Read this extract from prize-winning Irish Times journalist Rosita Boland's new book of travel writing, Elsewhere which details a hair-raising journey in Northern Pakistan.
Brame – fierce longing, passion.
Two days later, I was aboard the local bus from Gilgit to Skardu. I had said goodbye to Muhammad a second time, telling him I’d be back in a week or ten days. This time, though, I took my rucksack.
The guidebook instructed, ‘For the best views, sit on the right side of the bus heading to Skardu.’ I had duly found a window seat on the right-hand side. Women in Pakistani buses that are not minibuses are seated together, but I was the only woman on the entire bus, which was, of course, full. The driver formally asked if I would share my double seat with a man in a cream shalwar kameez, who hovered apologetically in the aisle.
‘Madame, you maybe permit me to sit?’ he said, bowing.
He sat in beside me and at once fell asleep. About an hour after we had left Gilgit behind, the landscape began to change dramatically. We had crossed a suspension bridge over the Indus River, and were now on the Indus Highway proper. The road takes its name from the river, which it shadows almost the entire way to Skardu. The Indus, which is 2,880 kilometres long, starts in Tibet, carves its way through Ladakh in northern India, along the valleys and gorges that divide the Himalayas and the Karakoram range that we were now travelling through, south to the Punjab and Sind, until it enters the Arabian Sea just east of Karachi.
One thing I had learned in northern Pakistan was that the word ‘Highway’ bore no relation to what I knew as high-ways. The further we travelled along the grandly named Indus Highway, the less it even resembled a road, far less a broad and surfaced piece of infrastructure. We were on an unsurfaced track, which had no protective barriers, and the track was now following the Indus River. Not alongside it, but far, far above: hundreds of metres above the gorge.
Slowly the road began to take on the sensation of fiction. It was literally carved out of the side of a mountain gorge. From where I sat, in my unluckily scenic right-hand seat, the bus appeared to be levitating in thin air, so narrow was the road, and so close were the wheels to its bare edge. Far above us on the left, the gorge walls extended upwards hundreds of metres to a strip of sky as defined and narrow as a runway. Far, far down below, the Indus glittered like polished steel. It took its colour from the glacier waters that fed it; a shade of grey-green I had never seen before. The Indus was half a mile wide, but from where our bus crawled along, it looked no wider than a goat track.
We started to hit the hairpin bends, the bus labouring and the brakes screeching as we rounded each dreadful turn. I stared transfixed out the window. I did not want to believe my eyes. The landscape was almost savage in its nightmarish beauty. I was barely able to comprehend its vast, surreal scale. Outlandish, I thought. Not of this world.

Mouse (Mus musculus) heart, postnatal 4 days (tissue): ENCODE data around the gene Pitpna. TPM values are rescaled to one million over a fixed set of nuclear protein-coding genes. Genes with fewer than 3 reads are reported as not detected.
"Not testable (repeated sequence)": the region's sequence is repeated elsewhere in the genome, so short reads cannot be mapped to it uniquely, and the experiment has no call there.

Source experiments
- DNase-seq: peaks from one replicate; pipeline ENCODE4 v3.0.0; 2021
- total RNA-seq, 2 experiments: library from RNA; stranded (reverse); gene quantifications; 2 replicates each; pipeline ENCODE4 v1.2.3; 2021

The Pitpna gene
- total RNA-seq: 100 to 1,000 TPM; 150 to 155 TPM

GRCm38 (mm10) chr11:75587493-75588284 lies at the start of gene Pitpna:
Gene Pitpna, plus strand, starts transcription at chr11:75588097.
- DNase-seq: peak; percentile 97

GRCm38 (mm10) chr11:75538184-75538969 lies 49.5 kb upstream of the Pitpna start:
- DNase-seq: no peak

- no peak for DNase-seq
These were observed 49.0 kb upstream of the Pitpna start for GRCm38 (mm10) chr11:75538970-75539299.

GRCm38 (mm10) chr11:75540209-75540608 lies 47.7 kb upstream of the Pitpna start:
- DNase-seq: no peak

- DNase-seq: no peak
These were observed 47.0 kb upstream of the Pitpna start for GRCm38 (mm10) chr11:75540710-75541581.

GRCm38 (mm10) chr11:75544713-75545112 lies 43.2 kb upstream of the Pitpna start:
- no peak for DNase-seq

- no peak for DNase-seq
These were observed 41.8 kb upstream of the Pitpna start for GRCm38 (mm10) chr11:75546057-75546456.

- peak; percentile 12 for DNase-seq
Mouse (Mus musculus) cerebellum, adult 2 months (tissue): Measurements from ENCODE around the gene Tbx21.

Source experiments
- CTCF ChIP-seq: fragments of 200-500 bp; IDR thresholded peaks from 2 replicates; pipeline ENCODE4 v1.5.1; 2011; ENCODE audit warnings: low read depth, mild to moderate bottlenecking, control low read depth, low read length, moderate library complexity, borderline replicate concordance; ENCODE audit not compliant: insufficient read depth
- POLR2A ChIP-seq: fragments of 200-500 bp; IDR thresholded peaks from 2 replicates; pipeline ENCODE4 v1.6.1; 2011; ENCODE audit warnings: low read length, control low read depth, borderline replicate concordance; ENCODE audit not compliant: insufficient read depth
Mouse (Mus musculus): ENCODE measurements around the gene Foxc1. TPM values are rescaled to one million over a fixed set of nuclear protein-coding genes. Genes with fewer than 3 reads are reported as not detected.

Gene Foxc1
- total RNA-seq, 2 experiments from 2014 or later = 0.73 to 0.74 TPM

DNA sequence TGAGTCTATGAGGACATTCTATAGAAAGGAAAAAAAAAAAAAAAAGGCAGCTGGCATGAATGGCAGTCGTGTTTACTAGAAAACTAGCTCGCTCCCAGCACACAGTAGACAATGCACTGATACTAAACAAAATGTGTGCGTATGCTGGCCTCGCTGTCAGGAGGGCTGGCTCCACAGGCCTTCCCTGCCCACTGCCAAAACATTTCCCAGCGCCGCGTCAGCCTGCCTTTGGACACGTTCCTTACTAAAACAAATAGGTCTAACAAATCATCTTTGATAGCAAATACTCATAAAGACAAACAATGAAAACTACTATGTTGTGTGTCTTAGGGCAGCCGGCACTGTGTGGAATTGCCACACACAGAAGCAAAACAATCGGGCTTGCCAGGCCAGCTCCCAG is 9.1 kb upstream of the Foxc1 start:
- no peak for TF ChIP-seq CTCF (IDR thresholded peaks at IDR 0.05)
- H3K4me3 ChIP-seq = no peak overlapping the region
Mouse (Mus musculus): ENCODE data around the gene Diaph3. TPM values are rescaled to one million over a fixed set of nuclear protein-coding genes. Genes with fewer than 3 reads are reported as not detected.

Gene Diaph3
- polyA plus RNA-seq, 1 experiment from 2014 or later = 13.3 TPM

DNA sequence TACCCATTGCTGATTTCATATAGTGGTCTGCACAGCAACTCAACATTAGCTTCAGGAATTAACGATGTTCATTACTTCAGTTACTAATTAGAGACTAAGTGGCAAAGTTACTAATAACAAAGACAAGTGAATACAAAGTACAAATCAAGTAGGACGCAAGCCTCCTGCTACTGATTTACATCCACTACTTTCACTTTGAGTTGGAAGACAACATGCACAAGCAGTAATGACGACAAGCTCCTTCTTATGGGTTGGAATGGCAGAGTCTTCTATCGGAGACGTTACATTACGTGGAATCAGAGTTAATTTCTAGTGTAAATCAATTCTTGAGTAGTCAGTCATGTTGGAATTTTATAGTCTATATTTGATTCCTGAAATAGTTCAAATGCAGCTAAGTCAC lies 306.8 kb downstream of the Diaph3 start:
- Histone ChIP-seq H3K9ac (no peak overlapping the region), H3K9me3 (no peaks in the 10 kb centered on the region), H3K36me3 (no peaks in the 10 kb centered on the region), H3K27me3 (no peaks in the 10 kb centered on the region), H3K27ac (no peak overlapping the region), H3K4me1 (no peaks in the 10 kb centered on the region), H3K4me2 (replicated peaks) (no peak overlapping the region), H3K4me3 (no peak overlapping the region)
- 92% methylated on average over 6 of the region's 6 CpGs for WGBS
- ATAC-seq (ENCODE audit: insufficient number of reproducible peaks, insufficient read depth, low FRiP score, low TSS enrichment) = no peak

Before this journey, my fears of travelling on a local bus in Asia had been of ending up under a rockfall, or of the over-loaded bus toppling over, or of our bus crashing in the dark because the headlights weren’t on and some truck had run into us. On this particular bus journey, I realized I had wasted so much energy in the past worrying about the bad things that might happen. They were just possibilities. Whereas this – this ghastly, unprotected vertical drop to the Indus far below – was a reality, just mere inches from the edges of tyres I knew would be bald.
The man beside me snored gently. I envied him with every cell of my body. I don’t know how long I sat like that, rigid by the window. Suddenly I became aware that the road was widening, the arid landscape opening out into green, like a concertina being pulled slightly, and we were stopping. Had we arrived in Skardu?
We had not arrived in Skardu. We were in the tiny village of Thowar. The land had levelled out into a kind of shelf under the mountain, where a few hundred souls had chosen to perch themselves, like birds on the highest swaying branch of a tree. The village, no bigger than a small field, was irrigated, and the green glow was a shock after hours of grey rock and stone. Snug, stone-built houses and apricot trees were planted right up to that vertical drop. We had stopped to offload various sacks of produce from the roof. The driver handed a bundle of letters out through the window. The children clustered around the bus. They caught sight of me, and jumped up and down, windmilling their arms in wide-eyed amazement.
There was a second tiny village, further along the track: Basho. It too was a small irrigated space, the village bordered on one side by the drop to the gorge, and on the other, by the mountain face. They were so small, we left each of them behind in less than half a minute. I turned round in my seat as we left Basho and saw the green created by the irrigation line vanish almost immediately. Among the dark shadows cast by the mountain walls, and the black of the stone, the villages of Thowar and Basho glowed with the luminosity of tiny chips of emeralds.
From their location in the gorge, I realized, the people in those villages would never see either sunrise or sunset. The sky was a strip between the walls of the gorge high above. The only time sunlight would hit the villages was when the sun was directly overhead. I thought of the children who had gestured to me. What was it like to live in a landscape that was vertical, and where there were no horizons? I imagined them growing up fearless of vertigo, playing their games on those tightropes of land, dreaming of some day seeing the sky in its entirety.
Elsewhere, a collection of travel writings by Rosita Boland, is published by Doubleday in paperback.
Read Paddy Kehoe's review of Elsewhere here